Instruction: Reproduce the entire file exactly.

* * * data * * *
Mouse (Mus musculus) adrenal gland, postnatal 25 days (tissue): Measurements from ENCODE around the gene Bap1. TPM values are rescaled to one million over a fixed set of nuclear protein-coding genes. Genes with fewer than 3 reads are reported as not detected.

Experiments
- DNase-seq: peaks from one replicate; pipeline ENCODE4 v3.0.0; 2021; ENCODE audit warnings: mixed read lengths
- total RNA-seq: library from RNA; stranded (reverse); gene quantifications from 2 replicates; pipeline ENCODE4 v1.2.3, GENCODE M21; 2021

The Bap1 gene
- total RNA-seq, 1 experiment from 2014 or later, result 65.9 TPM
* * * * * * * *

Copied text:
Mouse (Mus musculus) adrenal gland, postnatal 25 days (tissue): Measurements from ENCODE around the gene Bap1. TPM values are rescaled to one million over a fixed set of nuclear protein-coding genes. Genes with fewer than 3 reads are reported as not detected.

Experiments
- DNase-seq: peaks from one replicate; pipeline ENCODE4 v3.0.0; 2021; ENCODE audit warnings: mixed read lengths
- total RNA-seq: library from RNA; stranded (reverse); gene quantifications from 2 replicates; pipeline ENCODE4 v1.2.3, GENCODE M21; 2021

The Bap1 gene
- total RNA-seq, 1 experiment from 2014 or later, result 65.9 TPM